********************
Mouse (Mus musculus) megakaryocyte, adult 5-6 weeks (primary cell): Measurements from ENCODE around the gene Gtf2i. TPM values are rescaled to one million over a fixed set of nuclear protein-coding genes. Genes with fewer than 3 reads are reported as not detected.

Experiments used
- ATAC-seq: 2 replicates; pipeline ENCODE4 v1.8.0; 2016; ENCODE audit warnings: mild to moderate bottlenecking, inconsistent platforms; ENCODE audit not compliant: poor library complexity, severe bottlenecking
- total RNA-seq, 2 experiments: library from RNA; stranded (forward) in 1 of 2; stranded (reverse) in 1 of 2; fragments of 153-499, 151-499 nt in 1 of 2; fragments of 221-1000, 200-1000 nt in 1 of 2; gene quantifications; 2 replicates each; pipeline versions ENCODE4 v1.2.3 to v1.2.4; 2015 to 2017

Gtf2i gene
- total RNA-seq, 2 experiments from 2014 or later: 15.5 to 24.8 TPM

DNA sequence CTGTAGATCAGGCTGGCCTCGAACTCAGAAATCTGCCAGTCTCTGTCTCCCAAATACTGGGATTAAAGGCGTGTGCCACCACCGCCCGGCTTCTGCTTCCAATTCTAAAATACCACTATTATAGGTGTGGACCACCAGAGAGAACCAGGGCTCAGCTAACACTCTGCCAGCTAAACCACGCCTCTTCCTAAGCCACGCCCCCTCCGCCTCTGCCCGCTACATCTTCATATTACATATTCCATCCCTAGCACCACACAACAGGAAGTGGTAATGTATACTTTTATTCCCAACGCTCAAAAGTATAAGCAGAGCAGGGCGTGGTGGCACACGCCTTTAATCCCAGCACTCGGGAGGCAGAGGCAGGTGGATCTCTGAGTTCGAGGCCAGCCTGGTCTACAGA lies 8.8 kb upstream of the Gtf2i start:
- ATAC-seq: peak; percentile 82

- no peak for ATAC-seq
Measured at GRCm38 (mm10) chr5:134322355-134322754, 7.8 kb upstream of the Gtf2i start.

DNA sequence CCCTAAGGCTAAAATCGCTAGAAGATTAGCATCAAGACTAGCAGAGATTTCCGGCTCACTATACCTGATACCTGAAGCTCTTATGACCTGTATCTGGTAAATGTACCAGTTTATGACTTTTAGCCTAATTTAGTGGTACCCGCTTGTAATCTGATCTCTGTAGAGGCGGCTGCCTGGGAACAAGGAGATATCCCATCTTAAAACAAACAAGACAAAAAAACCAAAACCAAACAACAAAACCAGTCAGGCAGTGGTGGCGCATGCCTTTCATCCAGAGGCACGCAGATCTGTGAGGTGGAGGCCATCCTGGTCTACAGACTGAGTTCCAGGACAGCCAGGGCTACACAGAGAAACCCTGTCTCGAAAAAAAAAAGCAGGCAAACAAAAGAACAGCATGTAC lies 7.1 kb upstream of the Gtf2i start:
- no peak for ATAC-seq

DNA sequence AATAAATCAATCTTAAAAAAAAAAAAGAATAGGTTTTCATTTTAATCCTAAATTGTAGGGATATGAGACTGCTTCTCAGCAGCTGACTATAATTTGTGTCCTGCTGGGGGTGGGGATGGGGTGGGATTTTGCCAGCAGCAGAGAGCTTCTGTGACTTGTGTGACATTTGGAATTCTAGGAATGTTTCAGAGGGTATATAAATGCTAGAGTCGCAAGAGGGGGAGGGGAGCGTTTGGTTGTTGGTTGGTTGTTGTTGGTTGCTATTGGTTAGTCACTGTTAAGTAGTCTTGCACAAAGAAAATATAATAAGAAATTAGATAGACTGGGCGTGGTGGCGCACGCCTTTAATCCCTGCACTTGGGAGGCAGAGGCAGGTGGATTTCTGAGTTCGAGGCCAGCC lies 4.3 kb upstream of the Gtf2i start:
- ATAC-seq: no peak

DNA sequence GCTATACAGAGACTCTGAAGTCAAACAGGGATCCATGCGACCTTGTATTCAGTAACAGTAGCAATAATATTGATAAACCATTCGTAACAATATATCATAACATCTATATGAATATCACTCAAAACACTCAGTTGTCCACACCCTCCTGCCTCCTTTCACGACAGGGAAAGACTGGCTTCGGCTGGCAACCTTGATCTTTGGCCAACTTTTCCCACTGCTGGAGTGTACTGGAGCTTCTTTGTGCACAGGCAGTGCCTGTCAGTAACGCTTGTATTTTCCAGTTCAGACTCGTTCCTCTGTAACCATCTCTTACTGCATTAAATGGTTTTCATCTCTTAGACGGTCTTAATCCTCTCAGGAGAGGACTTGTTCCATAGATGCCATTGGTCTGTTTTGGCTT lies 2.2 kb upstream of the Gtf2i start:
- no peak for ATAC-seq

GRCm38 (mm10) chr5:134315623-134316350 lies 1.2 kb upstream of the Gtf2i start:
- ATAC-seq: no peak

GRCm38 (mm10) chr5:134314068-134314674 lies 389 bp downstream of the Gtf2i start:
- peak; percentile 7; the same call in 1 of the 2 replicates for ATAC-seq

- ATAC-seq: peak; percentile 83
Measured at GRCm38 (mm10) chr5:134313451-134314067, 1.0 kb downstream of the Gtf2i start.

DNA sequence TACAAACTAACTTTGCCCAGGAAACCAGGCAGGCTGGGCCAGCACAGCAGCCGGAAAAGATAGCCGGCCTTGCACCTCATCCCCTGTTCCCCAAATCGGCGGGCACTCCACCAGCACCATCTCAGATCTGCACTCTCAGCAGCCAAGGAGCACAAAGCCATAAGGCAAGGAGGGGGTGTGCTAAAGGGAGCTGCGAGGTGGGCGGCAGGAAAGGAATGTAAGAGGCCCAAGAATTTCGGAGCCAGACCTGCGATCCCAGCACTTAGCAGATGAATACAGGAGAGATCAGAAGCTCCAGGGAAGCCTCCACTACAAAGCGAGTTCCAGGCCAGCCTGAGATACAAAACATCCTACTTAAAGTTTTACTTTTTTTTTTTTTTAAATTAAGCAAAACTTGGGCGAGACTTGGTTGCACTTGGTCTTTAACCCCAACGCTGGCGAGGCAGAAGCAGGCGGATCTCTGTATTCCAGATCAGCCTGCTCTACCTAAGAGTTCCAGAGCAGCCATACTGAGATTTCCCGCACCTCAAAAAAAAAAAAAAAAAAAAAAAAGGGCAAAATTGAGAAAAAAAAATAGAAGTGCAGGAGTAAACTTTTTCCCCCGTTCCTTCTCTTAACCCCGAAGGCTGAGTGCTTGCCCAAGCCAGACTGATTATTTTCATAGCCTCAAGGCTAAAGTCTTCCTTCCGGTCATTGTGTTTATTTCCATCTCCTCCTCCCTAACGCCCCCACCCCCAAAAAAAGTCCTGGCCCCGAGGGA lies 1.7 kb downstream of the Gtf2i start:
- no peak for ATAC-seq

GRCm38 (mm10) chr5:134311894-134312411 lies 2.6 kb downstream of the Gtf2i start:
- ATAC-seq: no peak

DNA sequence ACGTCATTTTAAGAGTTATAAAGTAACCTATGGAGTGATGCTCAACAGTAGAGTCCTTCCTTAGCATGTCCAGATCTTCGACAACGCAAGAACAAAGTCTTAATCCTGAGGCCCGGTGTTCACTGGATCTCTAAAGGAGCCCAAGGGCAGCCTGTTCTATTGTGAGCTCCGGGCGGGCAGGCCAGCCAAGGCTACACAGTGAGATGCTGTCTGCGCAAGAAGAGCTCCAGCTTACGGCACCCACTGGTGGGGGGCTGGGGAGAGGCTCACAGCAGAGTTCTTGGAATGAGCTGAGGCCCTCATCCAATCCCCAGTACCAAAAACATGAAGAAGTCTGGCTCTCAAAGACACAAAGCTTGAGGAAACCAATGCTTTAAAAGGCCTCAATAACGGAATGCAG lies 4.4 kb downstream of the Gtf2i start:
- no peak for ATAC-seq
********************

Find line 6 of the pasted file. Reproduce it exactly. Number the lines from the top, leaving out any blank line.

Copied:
- total RNA-seq, 2 experiments from 2014 or later: 15.5 to 24.8 TPM